It all started when a young Pam Johnson Davis skipped across the playground dreaming of scaling the monkey bars and acquiring a collection of blisters along the way. But she said her family’s Pentecostal religious beliefs didn’t allow her to wear anything but long, “proper” skirts, which isn’t suitable for the average monkey bar acrobat flailing around above the ground.
“Saying this out loud sounds absolutely absurd to me … but (buying pants) was a request I had to make and my parents debated it because they did not want me to make that transition,” she said. “Eventually, they opened up to the idea so I could decide for myself what I would like to wear.”
Now, as an author, Johnson Davis released her second book “No Unpaid Passengers,” a collection of poems reflecting upon pivotal moments in her life, on Sept. 1. She said she advises readers to start with her poem “How to Build a House” and follow her journey from there.
This poem reflects upon her Pentecostal upbringing and estranged family members, and how that relates to finding her own way of life. Johnson Davis said her background did not provide a foundation to base the rest of her life on as the life she wanted to live and the life she began was completely different.
“The poem ‘How to Build a House’ talks about me turning 30 years old, which I know 30 is older (for most self-realization stories and) considering I’ve been out of my parents’ home since I was 18,” she said.
She said it took until she was 30 to truly start shedding some of the emotional baggage that came with this lived experience. At that time, she was taking a look at everything ranging from swearing away alcohol to gender roles to what to wear.
“I had different beliefs early on, but having different beliefs literally means you get smacked in the face,” Johnson Davis said. “Different beliefs can get you told to shut up, sit down and be a lady — mind your tongue and follow what the man says.”
While Johnson Davis said other people might have a more positive experience with the Pentecostal beliefs, she said how it treated women and put women in a place of inferiority did not stand with her values.
“Wives are submissive and the husband is the head of the home,” she said. “They’re very much the gender binary and (its historic power) dynamic. There is no room for anyone existing or living outside of that dynamic.”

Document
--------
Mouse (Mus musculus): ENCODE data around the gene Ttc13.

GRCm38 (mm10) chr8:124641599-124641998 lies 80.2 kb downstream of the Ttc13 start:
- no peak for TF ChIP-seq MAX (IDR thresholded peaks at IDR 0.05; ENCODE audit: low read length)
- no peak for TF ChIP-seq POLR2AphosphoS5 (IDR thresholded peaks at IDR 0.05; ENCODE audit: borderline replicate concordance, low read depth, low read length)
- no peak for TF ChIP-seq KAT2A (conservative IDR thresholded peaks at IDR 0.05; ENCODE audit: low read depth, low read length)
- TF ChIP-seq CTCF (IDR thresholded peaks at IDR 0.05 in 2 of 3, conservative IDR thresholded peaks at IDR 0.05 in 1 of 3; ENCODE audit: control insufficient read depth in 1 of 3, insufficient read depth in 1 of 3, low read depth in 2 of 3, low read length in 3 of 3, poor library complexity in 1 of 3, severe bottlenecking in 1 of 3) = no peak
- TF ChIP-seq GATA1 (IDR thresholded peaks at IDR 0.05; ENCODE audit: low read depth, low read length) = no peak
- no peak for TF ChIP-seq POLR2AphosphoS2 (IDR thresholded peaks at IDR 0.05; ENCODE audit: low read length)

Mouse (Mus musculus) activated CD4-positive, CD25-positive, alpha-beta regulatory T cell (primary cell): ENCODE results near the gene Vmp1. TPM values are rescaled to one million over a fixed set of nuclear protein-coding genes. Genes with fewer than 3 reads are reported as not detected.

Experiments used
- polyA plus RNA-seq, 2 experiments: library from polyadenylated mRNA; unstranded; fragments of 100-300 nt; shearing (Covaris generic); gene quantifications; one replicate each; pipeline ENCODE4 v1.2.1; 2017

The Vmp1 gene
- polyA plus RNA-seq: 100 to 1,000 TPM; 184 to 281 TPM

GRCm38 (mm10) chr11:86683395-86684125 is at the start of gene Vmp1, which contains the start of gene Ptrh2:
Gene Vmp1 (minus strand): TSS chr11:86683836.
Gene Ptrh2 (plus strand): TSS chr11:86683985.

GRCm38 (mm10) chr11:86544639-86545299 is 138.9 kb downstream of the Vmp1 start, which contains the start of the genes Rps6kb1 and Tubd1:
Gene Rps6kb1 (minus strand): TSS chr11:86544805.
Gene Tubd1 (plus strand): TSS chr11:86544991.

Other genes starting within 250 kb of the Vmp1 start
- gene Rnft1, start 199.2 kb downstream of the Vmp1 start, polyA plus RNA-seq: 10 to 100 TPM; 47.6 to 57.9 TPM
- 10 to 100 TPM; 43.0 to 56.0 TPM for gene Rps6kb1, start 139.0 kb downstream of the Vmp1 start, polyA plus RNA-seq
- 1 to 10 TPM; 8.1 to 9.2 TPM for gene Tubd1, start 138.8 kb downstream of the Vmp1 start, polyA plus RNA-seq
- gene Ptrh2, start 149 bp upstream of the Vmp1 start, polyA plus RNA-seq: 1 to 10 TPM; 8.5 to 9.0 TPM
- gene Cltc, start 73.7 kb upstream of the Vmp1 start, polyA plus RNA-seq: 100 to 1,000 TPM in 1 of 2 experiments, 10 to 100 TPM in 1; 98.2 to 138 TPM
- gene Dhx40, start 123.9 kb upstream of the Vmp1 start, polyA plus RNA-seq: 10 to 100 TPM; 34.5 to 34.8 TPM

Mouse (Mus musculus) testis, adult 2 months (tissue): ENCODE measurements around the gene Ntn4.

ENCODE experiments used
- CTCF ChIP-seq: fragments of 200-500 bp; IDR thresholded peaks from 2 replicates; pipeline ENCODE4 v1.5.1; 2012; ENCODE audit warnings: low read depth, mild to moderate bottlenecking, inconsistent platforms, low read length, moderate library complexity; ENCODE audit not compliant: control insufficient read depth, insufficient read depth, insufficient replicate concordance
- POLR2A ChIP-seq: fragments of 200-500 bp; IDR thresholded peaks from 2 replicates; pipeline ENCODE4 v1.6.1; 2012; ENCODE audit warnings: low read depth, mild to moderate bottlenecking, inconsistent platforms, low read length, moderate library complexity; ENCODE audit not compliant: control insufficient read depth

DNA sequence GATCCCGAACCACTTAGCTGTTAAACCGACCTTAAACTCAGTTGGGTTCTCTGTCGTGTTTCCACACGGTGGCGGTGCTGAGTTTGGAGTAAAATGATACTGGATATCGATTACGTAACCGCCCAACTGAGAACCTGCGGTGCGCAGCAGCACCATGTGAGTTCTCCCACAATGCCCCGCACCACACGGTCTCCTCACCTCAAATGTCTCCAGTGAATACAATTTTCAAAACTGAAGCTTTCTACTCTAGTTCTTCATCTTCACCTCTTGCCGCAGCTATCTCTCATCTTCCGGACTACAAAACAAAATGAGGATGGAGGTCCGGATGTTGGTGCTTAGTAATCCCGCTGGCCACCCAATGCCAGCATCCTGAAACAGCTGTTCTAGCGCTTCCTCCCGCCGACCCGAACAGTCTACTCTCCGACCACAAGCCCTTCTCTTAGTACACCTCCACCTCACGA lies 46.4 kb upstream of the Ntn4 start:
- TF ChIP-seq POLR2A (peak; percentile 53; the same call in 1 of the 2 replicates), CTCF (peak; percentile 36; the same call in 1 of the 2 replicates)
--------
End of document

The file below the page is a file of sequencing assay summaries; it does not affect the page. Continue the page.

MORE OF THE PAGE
“I talked about Black womanhood and the trauma that comes with being forced to conform and become a specific type of woman,” she said. “It’s a very particular woman that strives to be a good church woman, quiet, obedient to her husband, strict about Jesus and very dedicated to maintaining her home alongside having children.”
This poem, “How to Build a House,” joins her other poems containing themes of homelessness and divorce — both of which she experienced. The collection of poems, for the most part, began as a therapy technique recommended by her therapist to work through these challenges. Eventually, by the end of the exercise, she realized she had a poem scribbled out in front of her.
“I enjoy doing what my therapist calls meditative journaling. It’s where I’ll set a 20-minute timer and I’ll just write whatever’s in my brain. How it comes out is how it comes out,” she said. “The key to meditative writing is that it’s not supposed to be fixed. It’s not perfect. It doesn’t have perfect punctuation or spelling, it’s sort of a way to sort of release that pain.”
She said her poem collection grew over time but butterflies filled her stomach as the topics within it weren’t discussed with everyone.
“(Releasing the book was) so scary because there are poems about things that I haven’t talked about out loud with a whole bunch of people,” she said. “That can feel really intimidating. What will people say? What will they say if they find out that you’ve been through these things that I’ve survived? Sexual assault, violence, homelessness, divorce and complicated family relationships. How will people react to me sharing these things?”
Despite the “scaries” that might accompany the book’s release, Johnson Davis is excited to shed light on these darker areas of her life through writing. She said it was difficult going through the poems’ events because it was isolating. It wasn’t long after releasing her poems when she released that was anything but the case.
“What I’ve gained from sharing my pain is the number of people who reach out to me and say, ‘I went through something similar,'” Johnson Davis said. “All of that loneliness and isolation that you felt thinking that you thought you were the only one is gone — suddenly there’s a whole world open to you consisting of other people who have either gone through the same thing. All of a sudden, the world feels less isolating and less lonely.”
Johnson Davis’ book “No Unpaid Passengers” can be purchased on Amazon. She said she is proud to have self-published the book because it amplifies how she grew to support herself. She didn’t need a publication to take her story and tell her how to do things.
“I’m going to own all of that myself and there’s some power and privilege and beauty to that,” she said. “I don’t know, I can’t explain it. It actually makes me want to cry. There is a real beauty in choosing yourself in that way.”
Corey Schmidt is also a freelance reporter with Pioneer Press.